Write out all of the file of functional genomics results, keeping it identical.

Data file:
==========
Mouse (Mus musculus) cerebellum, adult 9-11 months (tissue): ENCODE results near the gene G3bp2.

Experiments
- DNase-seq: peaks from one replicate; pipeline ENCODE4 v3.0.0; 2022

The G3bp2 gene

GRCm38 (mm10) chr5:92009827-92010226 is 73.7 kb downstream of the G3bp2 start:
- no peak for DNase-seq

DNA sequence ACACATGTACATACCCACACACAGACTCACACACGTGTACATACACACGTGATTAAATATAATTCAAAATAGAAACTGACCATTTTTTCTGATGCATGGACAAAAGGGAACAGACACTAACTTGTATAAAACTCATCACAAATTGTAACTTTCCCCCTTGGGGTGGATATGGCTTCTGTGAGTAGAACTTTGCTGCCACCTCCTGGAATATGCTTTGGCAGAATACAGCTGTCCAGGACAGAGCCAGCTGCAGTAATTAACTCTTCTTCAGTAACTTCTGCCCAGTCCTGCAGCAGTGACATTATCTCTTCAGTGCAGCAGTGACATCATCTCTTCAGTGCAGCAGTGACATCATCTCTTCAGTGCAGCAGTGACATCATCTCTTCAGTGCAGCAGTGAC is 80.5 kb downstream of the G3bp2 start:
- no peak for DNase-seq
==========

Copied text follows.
Mouse (Mus musculus) cerebellum, adult 9-11 months (tissue): ENCODE results near the gene G3bp2.

Experiments
- DNase-seq: peaks from one replicate; pipeline ENCODE4 v3.0.0; 2022

The G3bp2 gene

GRCm38 (mm10) chr5:92009827-92010226 is 73.7 kb downstream of the G3bp2 start:
- no peak for DNase-seq

DNA sequence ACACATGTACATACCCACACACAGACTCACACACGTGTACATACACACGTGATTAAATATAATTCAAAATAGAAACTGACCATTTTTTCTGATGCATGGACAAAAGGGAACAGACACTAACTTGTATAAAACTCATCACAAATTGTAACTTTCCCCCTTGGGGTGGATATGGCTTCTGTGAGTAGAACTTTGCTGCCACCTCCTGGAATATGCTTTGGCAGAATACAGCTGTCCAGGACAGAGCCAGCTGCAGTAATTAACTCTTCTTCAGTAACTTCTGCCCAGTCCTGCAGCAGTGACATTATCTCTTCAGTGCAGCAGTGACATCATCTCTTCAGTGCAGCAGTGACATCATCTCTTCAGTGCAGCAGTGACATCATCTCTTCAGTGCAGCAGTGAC is 80.5 kb downstream of the G3bp2 start:
- no peak for DNase-seq